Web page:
After the nonprofit feedback, we went on to study philanthropy ourselves and the different approaches a foundation can take to understand the impact we aim to achieve. To better understand the root causes of the issues that we face, the full board and staff went through racial justice training. As overtly racist and unintentionally racist policies have been and are being implemented that ensure the horrific outcomes many Chicagoans face every day, we needed to understand how we could make equity a core value of our work. We went on to create heat maps of Chicago which looked at quality of life indicators such as poverty levels, education outcomes, commute times to work, violence, and access to arts organizations. We found that in Chicago there is an incredible nexus of poverty, trauma, and divestment that aligns directly with ALAANA (African, Latinx, Asian, Arab, Native American) communities. We determined that while we cannot be race exclusive in our work, we will be race explicit and focus on understanding how funding with a racial equity lens can improve outcomes. Next, we spoke with a group of seventeen fellow foundations and shared our thinking while seeking input. Their feedback in combination with the thoughts from the nonprofit community helped us to understand our strengths, weaknesses, opportunities and threats, and informed us of where we might be able to find partners or loopholes in Chicago’s funding. To explain this process further, we have created a process map that can be found under the resources tab of our website, along with our heat maps which are now available for public use.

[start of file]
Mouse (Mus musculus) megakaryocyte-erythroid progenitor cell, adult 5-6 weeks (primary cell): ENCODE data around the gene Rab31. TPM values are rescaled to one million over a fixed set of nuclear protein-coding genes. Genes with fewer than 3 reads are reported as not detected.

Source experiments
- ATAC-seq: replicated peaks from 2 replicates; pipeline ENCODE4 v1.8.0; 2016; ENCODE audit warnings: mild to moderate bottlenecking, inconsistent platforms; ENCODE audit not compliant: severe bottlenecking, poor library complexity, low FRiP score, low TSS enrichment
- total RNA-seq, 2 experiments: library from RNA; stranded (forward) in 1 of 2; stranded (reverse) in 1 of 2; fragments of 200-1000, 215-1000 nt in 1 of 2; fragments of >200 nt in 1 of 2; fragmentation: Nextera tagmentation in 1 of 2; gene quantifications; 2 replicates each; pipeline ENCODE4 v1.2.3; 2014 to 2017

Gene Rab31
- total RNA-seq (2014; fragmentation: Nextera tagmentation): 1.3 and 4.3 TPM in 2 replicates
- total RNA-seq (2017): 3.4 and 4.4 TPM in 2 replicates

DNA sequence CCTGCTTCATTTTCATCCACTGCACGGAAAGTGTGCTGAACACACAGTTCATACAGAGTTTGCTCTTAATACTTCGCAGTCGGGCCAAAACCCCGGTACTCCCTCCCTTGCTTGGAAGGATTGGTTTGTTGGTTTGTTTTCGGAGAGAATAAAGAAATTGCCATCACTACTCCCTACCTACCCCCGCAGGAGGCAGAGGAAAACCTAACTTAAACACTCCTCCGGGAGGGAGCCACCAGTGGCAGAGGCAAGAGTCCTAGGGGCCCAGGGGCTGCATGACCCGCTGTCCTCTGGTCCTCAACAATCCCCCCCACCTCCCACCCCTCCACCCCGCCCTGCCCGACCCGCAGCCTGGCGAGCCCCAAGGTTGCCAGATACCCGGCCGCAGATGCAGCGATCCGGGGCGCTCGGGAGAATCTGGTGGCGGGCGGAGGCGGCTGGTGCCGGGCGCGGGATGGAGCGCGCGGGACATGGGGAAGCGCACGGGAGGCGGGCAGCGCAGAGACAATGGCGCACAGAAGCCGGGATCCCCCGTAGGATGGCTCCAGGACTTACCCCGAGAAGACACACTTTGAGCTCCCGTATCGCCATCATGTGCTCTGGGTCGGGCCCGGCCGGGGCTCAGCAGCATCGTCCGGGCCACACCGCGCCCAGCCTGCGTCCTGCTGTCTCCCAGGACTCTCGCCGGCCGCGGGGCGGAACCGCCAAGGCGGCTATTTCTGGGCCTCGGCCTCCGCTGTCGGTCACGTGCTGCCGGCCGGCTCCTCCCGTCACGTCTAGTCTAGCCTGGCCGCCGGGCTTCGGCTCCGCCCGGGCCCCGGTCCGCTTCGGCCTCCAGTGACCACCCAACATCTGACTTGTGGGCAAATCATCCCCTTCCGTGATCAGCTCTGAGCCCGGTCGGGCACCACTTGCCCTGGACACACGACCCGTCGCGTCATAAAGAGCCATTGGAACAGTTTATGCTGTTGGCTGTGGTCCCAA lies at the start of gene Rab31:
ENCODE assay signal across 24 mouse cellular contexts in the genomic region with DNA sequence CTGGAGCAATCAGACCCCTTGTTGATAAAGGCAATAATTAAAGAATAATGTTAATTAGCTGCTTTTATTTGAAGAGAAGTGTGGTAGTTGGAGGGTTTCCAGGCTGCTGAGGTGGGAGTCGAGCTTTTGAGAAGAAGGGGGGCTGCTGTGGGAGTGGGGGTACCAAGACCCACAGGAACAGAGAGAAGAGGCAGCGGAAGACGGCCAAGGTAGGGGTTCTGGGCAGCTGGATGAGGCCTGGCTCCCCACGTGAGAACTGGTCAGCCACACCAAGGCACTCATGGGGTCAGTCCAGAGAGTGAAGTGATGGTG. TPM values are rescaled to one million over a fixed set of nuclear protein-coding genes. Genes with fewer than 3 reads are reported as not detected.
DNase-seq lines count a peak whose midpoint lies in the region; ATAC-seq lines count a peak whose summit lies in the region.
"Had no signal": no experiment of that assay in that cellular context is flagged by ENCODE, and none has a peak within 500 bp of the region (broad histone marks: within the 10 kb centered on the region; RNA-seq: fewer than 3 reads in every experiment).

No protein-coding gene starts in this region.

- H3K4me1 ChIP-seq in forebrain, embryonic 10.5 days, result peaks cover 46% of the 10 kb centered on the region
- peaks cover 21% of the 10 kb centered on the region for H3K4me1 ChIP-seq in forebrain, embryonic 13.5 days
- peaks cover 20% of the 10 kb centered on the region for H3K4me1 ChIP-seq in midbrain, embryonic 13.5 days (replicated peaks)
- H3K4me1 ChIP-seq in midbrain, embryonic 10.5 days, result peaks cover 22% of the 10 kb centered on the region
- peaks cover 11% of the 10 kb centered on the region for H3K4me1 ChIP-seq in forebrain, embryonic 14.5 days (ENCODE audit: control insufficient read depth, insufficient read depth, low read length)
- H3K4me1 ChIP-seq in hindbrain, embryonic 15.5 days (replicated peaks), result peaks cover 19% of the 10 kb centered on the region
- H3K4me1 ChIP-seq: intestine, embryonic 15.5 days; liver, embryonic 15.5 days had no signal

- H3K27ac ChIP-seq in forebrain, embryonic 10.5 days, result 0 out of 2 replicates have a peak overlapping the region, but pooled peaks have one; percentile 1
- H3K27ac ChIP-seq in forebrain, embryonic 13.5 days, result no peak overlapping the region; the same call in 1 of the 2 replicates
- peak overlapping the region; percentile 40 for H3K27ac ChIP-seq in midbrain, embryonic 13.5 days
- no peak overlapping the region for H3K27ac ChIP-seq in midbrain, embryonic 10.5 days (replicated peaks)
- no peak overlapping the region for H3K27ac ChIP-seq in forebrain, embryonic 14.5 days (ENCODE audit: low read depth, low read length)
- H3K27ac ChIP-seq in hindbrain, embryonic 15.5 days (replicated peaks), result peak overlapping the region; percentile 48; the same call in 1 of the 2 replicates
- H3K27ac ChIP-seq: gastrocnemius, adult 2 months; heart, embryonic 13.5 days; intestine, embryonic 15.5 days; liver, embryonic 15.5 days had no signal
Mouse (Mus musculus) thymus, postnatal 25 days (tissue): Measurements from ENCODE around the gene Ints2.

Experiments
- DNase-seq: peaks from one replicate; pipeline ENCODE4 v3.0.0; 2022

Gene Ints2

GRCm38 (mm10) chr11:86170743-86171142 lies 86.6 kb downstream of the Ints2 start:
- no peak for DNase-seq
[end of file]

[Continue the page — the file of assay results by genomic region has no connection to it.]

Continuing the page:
Nonprofit feedback, foundation peer input, racial justice training, heat maps of Chicago; all of these pieces helped reveal a path forward which for us is Community Empowerment through Justice, Art, and Leadership Investment.

Let’s unpack this new model to be as clear as possible about what we mean.

First, we want to acknowledge that “empowerment” from a foundation might sound condescending. We want to clarify that we are not “empowering” the “powerless”; in fact, it’s the exact opposite. Too often those most impacted by issues are not at the table to plan solutions. Using the visual of a microgrid, a localized power source, we seek to invest in community-based organizations, community organizers, network and alliance building in certain communities as critical to the success of the city.